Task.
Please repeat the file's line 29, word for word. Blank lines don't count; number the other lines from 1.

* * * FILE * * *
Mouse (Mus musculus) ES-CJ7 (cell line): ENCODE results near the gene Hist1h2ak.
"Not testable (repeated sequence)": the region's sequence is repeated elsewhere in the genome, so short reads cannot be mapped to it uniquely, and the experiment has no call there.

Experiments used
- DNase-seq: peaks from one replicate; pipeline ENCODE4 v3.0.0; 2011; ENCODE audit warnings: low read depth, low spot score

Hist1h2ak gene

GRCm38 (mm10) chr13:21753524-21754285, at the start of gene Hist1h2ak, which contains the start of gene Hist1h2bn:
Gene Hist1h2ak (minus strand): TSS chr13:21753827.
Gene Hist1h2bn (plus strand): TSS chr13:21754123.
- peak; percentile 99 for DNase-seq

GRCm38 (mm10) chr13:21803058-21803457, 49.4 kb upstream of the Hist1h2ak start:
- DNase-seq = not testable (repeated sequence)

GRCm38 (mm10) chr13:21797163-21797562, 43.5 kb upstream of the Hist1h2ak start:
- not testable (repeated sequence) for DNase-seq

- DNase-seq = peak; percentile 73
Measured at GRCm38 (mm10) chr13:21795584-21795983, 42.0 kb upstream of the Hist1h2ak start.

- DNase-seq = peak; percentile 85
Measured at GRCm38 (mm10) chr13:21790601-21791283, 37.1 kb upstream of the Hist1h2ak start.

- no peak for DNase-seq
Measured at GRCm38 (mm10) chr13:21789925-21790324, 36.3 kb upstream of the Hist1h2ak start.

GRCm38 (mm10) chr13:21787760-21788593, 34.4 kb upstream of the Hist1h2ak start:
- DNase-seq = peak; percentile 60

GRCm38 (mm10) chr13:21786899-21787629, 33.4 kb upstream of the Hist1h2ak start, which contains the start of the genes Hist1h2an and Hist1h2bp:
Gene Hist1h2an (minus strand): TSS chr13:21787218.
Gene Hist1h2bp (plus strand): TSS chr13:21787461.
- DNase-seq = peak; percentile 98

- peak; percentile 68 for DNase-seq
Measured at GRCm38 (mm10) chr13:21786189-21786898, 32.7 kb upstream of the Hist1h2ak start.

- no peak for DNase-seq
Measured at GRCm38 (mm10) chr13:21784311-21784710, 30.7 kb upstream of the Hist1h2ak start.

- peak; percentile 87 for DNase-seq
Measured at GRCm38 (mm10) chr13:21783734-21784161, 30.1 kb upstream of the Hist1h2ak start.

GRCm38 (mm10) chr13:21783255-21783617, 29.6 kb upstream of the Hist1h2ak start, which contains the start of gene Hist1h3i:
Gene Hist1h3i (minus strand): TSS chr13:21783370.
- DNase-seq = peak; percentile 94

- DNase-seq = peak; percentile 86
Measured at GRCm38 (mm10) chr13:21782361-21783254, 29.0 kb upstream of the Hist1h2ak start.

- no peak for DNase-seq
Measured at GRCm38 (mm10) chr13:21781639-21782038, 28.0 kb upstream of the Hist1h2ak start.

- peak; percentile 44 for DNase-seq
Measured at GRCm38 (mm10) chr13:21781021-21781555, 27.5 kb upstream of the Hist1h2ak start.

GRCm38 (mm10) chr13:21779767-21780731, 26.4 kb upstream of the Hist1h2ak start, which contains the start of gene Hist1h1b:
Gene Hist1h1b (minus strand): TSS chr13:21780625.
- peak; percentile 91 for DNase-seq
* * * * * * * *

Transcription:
Measured at GRCm38 (mm10) chr13:21784311-21784710, 30.7 kb upstream of the Hist1h2ak start.